Tucson doctor honored for helping migrants in the desert

Dr. Norma Price moved to Tucson nearly two decades ago, after a career as an oncologist in Atlanta.

Soon she learned more about the perils migrants face crossing into the United States across the harsh Sonora Desert.

And Price found a new calling: using her medical expertise, and her conviction, to help ailing migrants.

Price has been named a Hero of Health and Human Rights for her work by the Physicians for Human Rights. She received the award in May in New York City.

Price said that while she’d heard about undocumented immigrants coming into the U.S. from Mexico on foot, she didn’t fully understand the danger they faced until she started living in Tucson, some 60 miles from the border.

In 2002 she attended the first meeting of the Samaritans — a group of volunteers who put water in the desert in jugs and roam through the backroads, by foot or on four-wheel-drive vehicles, to find crossers who are injured or have been left behind.

She remembers how John Fife, now a retired minister for Southside Presbyterian Church and a Samaritans founder, asked for help.

“I was new in Tucson and I looked around and there were 70 people in that room and nobody said anything and he said, ‘We need a medical person to go out on that trip.’ So I raised my hand and went on that first trip that that’s how I got started,” Price said with a chuckle. “Still here and much older.”

Price is now the medical adviser for both the Samaritans and No More Deaths, another aid group with a similar mission. Price provides medical assistance to migrants she encounters in the desert.

“What kind of person does that?” Fife said. “You try to look for me the number of physicians in Tucson who are on-call 24/7 and who, when you have a medical need, will go to you. Not many.”

Migrants walking across the desert often suffer from dehydration, hypothermia and severe blisters, Price said. The chances of survival are low when migrants are alone and wounded. “If they get left behind, it’s really a death threat unless Border Patrol finds them or volunteers find them.”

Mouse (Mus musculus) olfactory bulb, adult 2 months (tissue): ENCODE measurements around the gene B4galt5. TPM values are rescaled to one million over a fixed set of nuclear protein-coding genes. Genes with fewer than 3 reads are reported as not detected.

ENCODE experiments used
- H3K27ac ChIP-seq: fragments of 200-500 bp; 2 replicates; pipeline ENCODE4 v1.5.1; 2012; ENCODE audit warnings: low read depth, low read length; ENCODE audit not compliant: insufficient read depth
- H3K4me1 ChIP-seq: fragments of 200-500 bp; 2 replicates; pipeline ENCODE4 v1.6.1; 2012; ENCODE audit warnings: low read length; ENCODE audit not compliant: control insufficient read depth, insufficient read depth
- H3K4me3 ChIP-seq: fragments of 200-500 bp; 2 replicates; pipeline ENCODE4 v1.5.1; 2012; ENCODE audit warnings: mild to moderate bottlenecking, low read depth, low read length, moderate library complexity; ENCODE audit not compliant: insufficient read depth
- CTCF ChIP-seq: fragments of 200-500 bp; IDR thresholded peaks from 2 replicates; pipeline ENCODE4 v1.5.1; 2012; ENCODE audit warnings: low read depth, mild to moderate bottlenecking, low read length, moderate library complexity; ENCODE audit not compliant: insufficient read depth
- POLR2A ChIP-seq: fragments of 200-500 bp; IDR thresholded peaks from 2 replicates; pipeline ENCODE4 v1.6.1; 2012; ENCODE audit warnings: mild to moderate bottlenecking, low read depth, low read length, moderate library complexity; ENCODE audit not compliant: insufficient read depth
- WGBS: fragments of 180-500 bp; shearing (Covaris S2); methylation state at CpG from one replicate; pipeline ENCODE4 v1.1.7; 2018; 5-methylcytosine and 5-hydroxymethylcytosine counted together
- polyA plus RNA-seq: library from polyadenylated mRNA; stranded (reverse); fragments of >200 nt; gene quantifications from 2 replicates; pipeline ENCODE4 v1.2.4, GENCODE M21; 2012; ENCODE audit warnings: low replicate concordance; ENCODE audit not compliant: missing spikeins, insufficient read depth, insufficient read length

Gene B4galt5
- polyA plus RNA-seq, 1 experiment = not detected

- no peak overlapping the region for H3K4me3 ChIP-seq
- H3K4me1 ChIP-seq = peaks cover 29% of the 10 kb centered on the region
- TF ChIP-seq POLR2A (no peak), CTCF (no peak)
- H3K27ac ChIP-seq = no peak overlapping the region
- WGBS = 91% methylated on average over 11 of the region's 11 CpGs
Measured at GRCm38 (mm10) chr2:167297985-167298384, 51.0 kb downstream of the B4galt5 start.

Humane Borders, a group that helps track deaths in the border region, recorded 3,244 deaths in the Arizona desert from 1999 through April of this year.

The Pima County Office of the Medical Examiner has assessed 2,816 human remains, believed to be undocumented border crossers, since 2000. In 2017, the office examined remains of 128 crossers.

Samaritans and No More Deaths aim to find migrants before they become a border death statistic.

U.S. border policies impact how immigration patterns have fluctuated throughout the years, resulting in fewer apprehensions and border crossings, according to data from the Border Patrol and U.S. Immigration and Customs Enforcement. Humanitarian groups have had to adjust to changing practices, too.

Two volunteers from No More Deaths, Shanti Sellz and Daniel Strauss, were arrested in 2005 for transporting immigrants to a hospital. Price said that they showed signs of severe dehydration and couldn’t be helped by the medical person on-site.

To avoid conflict with the Border Patrol and the law, Samaritan volunteers attend training. Lawyers explain what help volunteers can provide in the field to undocumented immigrants. They also learn first aid and the history of the border region.

In addition to sharing her medical skills, Price helps immigrants through Keep Tucson Together, a volunteer-run legal clinic for immigrants that helps them apply for citizenship, DACA renewals, visas and other processes.

“These are contributing members of the community. It’s hard to change the mind of both sides. People who are for immigration reform and against immigration reform. You would hope that to somebody who isn’t convinced, you would show that these are valuable members of the community who are contributing to the economy, who are contributing to the community life. They should not be prosecuted as criminals.”

Donna McKay, the executive director of Physicians for Human Rights, said the organization honored Price, in part, for her commitment to helping migrants in dire need, long before immigration policy was all over the news.

Price is dedicated also to sharing migrants’ stories with a larger audience. She co-authored “Crossing with the Virgin” with other Samaritan volunteers. The book includes perspectives of people whose lives changed with the desert — from volunteers to migrants.

Price recalled a story not of death in the desert, but life.

A few weeks before being found by the Samaritans, a 25-year-old woman from Guatemala gave birth in the desert.

Price called the infant girl a “miracle baby,” a child with “survivor engraved in her soul.”

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